Hicks and Goldman are clearly the two stalwarts in the middle of the defense who I referenced earlier. Hicks is the much more established player, as he’s coming off two consecutive superb seasons and at one point was a legitimate defensive player of the year candidate. He continues to be overlooked by national analysts but if the Bears find a way to win a few more ballgames this season, that will change.

Goldman has gone even more under the radar as the nose tackle who doesn’t show up on the stat sheet too often but makes his impact in other equally important areas. It’s huge to have a man like him clogging up lanes and taking on two blockers with ease on a play-by-play basis.

The Bears’ run defense in the past three seasons has been considerably better with him on the field than off of it and he’ll add a push in the pass rush and even a few Goldman Sacks (I’m very sorry) to boot.

Beyond those two, the Bears have a few talented yet quite unproven young players in Bullard, Robertson-Harris, and Nichols, the last of whom is entering his rookie season. Bullard especially has shown flashes and an excellent burst off the ball but it has yet to translate into production.

Key training camp battle: Fight for playing time behind Goldman and Hicks

Like I touched on earlier, nobody behind the top two players has proven anything at the NFL level. Bullard has the highest pedigree as a former third-round pick who displays tantalizing potential but he will need to show that he’s developed a more complete skill set in training camp.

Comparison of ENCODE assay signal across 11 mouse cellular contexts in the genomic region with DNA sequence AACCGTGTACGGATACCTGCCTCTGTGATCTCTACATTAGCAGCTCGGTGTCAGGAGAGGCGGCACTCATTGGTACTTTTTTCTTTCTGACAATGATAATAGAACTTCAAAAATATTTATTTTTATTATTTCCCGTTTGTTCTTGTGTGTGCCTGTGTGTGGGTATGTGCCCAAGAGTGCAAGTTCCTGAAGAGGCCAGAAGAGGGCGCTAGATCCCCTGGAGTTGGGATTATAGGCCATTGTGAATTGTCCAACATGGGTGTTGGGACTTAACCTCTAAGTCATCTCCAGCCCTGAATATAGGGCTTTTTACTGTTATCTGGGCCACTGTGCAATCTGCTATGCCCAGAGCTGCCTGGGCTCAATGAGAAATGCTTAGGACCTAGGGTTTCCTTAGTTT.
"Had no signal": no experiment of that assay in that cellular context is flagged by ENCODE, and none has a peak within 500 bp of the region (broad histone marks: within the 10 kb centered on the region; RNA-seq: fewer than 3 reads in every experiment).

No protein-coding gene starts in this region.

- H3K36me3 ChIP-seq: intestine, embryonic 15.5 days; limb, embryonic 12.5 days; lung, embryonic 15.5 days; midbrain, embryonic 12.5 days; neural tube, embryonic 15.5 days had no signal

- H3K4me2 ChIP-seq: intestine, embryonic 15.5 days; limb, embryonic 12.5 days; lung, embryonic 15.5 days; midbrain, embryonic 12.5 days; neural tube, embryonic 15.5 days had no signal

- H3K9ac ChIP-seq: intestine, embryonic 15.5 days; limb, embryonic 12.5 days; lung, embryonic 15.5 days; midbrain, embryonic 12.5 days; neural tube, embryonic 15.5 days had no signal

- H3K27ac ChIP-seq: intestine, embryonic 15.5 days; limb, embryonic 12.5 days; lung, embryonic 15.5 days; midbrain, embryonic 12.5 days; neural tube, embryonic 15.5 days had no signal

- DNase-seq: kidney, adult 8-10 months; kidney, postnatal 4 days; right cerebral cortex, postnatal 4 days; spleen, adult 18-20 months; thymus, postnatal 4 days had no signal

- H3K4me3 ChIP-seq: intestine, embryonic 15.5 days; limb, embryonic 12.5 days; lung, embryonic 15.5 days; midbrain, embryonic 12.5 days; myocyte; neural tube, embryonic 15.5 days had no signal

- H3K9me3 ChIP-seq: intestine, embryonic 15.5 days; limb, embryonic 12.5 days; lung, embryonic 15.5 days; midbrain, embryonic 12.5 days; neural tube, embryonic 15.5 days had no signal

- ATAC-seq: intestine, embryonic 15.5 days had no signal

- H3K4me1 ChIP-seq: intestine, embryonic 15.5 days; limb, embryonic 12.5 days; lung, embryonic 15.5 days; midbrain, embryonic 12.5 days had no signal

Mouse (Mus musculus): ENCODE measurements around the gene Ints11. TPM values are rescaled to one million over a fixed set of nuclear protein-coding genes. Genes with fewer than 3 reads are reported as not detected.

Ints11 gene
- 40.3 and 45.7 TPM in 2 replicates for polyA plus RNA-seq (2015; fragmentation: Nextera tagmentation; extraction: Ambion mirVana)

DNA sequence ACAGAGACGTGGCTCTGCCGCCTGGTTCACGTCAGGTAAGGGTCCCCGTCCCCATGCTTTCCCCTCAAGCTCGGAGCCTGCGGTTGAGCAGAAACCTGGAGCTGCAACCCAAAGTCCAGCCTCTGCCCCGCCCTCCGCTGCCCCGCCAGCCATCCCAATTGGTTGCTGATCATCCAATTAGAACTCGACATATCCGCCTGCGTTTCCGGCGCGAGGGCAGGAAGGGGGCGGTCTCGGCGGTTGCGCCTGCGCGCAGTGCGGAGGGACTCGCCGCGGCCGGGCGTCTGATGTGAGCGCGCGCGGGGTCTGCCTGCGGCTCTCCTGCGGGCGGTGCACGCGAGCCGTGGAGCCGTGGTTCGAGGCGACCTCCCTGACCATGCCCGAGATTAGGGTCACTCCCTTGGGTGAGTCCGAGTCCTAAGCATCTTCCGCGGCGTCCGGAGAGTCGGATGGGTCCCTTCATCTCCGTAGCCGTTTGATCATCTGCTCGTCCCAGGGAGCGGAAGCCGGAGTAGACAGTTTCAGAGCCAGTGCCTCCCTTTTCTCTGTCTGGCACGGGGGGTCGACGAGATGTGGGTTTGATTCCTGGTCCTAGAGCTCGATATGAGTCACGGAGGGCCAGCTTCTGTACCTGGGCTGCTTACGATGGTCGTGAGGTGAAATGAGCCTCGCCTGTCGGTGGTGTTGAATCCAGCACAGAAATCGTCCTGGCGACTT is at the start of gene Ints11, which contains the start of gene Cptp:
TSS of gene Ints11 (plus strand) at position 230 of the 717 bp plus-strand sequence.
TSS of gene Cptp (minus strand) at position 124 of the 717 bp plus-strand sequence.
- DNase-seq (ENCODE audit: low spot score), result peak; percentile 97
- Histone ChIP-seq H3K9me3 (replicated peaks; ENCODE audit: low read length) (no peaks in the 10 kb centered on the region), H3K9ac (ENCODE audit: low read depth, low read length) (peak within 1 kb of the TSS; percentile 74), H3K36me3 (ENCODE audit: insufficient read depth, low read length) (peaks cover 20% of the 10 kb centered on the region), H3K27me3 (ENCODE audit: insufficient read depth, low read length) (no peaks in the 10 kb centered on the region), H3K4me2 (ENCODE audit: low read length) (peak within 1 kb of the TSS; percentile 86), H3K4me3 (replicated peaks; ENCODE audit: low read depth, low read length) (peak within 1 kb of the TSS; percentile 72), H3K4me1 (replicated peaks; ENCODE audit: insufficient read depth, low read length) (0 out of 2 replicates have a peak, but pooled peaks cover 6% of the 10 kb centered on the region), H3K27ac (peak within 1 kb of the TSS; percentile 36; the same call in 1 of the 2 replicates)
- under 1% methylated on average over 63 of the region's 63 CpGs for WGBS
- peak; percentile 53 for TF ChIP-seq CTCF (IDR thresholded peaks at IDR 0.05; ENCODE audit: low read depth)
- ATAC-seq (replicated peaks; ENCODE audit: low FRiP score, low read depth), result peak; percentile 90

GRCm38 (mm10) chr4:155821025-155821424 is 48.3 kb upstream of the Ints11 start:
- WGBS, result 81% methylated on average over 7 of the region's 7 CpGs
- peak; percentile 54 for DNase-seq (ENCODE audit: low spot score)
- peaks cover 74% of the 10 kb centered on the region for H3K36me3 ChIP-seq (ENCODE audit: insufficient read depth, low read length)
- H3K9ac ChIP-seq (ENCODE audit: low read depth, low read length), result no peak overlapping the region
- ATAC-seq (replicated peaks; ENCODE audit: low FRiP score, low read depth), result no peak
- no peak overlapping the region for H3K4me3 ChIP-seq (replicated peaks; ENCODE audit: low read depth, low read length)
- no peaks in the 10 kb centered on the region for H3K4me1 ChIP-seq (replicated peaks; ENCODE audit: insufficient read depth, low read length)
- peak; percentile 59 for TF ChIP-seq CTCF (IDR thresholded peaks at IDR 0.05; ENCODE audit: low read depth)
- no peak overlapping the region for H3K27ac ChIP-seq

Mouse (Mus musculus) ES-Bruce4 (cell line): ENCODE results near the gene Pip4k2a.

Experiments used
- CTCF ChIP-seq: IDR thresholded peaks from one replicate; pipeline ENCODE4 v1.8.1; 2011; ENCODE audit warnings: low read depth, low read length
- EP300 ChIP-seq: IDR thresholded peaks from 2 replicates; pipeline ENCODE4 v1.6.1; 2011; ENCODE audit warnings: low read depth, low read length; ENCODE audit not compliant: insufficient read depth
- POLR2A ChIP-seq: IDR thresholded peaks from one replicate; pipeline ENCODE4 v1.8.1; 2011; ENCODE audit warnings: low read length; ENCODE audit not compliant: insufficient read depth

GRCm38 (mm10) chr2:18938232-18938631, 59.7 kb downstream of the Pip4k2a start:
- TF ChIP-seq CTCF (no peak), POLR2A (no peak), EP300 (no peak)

Robertson-Harris had an outstanding preseason last year and if he can repeat it he’ll get ample reps as well. Nichols has a reputation as a very hard worker coming out of Delaware as a fifth-round pick but he has to figure out a wider array of pass rushing moves. Jenkins has the most experience but it’s quite possible that a younger player who excels in camp pushes him off the depth chart. It should be interesting to watch as this is a wide-open competition.

Keys to success

1. Goldman needs to stay healthy

I feel so redundant reiterating the health point over and over again but a lack of sizable injury counties the most important aspect of the Bears’ season (other than Trubisky) for any given position. It does feel especially significant for this one, though.